Fascia is just one other roof area that can sustain damage and require repairs. Fascia boards are straight, long boards that run along a roof’s lower edge. They act as a barrier or layer between a roof’s edge and the exterior of a home. They are considered a finished yet protective edge to hinder damage from moisture and the elements. Fascia boards are positioned and are connected to the areas where gutters, trusses and rafters are attached to a roof. They act as a support for the lower edge of a roof and are directly under the shingles or other roofing material.
In addition to serving a protective function, fascia provides a clean, finished and smooth appearance to the edge of roof while, at the same time, protecting it and the interior of a home from the damaging effects of moisture.
The boards are stationed around the edges of a roof and are placed there as a support for the gutter system of a home. Again, they are meant to protect against any water damage from storms and other weather conditions. Most roofs today contain fascia board, but homes in the past usually lacked this element.
As a roof ages and weathers, so do fascia boards. They can be subject to both wet or dry rot, or deterioration from moisture and sun exposure. Animal pests such as squirrels can chew and gnaw away on fascia boards and can compound any existing wear and damage. The constant cycle of hot and cold exposure, along with moisture accumulation in any form, can damage fascia.
Fascia Board Replacement
Replacing fascia boards involves removing old fascia board pieces and fitting in new ones in their place. Fascia boards are actually constructed from one-inch boards that are either 1×6 or 1×8 in width and can be smooth or rough-sawn lumber. These are the common sizes of boards used in roof construction.
Wood to Use
It’s, of course, always advantageous to use the best boards from wood species like cedar and redwood as they both resist moisture and rot, and they don’t have to be painted to protect them. If the replacement boards are chosen from wood that is naturally decay resistant, the chances of the boards outlasting other natural materials are going to be considerably greater.
Fir, spruce and pine are less costly than cedar and redwood, but they do require a primer and paint to be effective. Any seams do need to be sealed and if paint is used, you want it to match or coordinate color choices with your home.
Other Repair Tips
Nailing Fascia – When nailing fascia, don’t nail it near the edge of the board and its end grain as it will likely split. An alternative to nailing and eventual splitting is to pre-drill the fascia on the edge. Next, drive in 3-4 inch screws (with an impact screw gun) to secure the fascia from splitting. The screws shouldn’t be countersunk too deeply as you want to avoid possible splitting.
Obviously, split fascia board ends look unsightly and any splits created are going to contribute to water seeping into the fascia board and causing rot and future roof repair expenses. It’s easily observed that the origin of most rot on fascia boards is going to be at the ends and connection points.
Using the Right Nails
When working with and installing fascia boards, you want to make sure that you or a roofing contractor are using galvanized or stainless steel nails. These types of nails may be a bit more costly but they are worth it in the long run as they help to preserve the integrity of the fascia board.
Priming Fascia Board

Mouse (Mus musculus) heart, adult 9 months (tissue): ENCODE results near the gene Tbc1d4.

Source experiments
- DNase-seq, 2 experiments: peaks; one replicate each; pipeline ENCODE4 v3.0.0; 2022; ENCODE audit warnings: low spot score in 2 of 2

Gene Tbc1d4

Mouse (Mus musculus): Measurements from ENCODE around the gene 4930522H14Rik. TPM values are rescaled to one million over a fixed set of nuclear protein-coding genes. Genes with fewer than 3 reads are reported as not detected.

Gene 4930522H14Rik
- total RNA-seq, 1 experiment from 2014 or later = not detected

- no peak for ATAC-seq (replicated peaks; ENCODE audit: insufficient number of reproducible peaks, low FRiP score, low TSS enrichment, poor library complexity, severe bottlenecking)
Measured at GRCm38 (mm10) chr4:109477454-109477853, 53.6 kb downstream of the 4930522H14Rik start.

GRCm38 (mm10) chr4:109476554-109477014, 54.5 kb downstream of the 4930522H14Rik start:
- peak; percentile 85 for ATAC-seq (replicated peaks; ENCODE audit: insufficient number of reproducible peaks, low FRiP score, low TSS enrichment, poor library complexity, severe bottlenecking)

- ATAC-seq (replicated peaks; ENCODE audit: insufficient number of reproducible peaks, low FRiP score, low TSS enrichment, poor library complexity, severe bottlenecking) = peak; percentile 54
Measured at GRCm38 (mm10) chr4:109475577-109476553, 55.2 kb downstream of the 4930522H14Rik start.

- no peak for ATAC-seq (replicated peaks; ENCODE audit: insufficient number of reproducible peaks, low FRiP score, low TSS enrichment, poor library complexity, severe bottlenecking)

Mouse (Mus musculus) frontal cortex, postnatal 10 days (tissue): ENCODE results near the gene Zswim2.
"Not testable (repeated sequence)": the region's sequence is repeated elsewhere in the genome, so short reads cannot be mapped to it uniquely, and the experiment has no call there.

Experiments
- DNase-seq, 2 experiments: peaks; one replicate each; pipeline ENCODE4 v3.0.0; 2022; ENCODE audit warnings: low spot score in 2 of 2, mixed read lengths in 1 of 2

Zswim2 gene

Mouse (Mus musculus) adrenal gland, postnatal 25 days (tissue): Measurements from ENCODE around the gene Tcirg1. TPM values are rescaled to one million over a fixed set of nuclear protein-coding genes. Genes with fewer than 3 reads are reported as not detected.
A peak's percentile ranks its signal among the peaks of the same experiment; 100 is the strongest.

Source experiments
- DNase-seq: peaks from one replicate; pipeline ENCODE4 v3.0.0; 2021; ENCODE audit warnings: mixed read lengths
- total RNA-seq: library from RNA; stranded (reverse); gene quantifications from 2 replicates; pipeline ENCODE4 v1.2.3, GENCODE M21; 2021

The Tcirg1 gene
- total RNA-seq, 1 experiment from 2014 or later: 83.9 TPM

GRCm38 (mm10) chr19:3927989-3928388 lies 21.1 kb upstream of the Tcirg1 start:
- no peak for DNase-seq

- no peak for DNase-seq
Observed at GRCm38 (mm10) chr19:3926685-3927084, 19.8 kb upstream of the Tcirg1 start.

One fairly simple way to protect fascia board edges or ends is to dip them in a superior grade of primer paint. The boards should remain in the primer for several minutes so they can take in as much primer as possible. This action will help prevent moisture being drawn it at the end of the board, plus the most exposed sections of the board will be protected.
Other Types of Fascia Board
- PVC – PVC (or polyvinyl chloride) fascia board is designed to be similar in appearance to wood, as it is made of material comparable to white plumbing pipes. It definitely has advantages over wood fascia products as it’s impervious to rot. PVC fascia is more adaptable for use on houses with aluminum or vinyl siding, but it can provide a finished and clean look to houses that have brick, stone or wood siding. PVC fascia is available in a number of colors and can be painted as well. PVC fascia expands more so than wood, so glue and headed nails are used to fasten the boards.
- Vinyl and Aluminum – Homes with vinyl or aluminum siding should contain fascia that is coordinated to match. When using vinyl or aluminum fascia boards, the first step is to utilize wood fascia boards and add covers over the fascia in vinyl or aluminum. Both cover types don’t require painting and are nailed to the wood fascia boards.
- Composite Fascia Boards – Fiber-Cement – Homes with fiber-cement siding should be trimmed with fascia boards made from fiber-cement. These type of fascia boards can be cut and attached just as wood boards are, though they are more difficult to cut and can dull saw blades. They also come painted but can be painted in any color desired.
- Wood Chips and Plastic – A composite fascia board comprised of a blend of wood chips and plastic is best used with decking materials. This kind of fascia board is already made available in varying colors and cannot be painted, so any color selection for fascia trim should be carefully considered.
Repairing fascia board damage depends on a number of factors that include the actual construction process and the materials used. If you have questions about repair procedures, or need an assessment of fascia repair, complete the online contact form and a representative will get back to you with the answers you need to make an informed decision.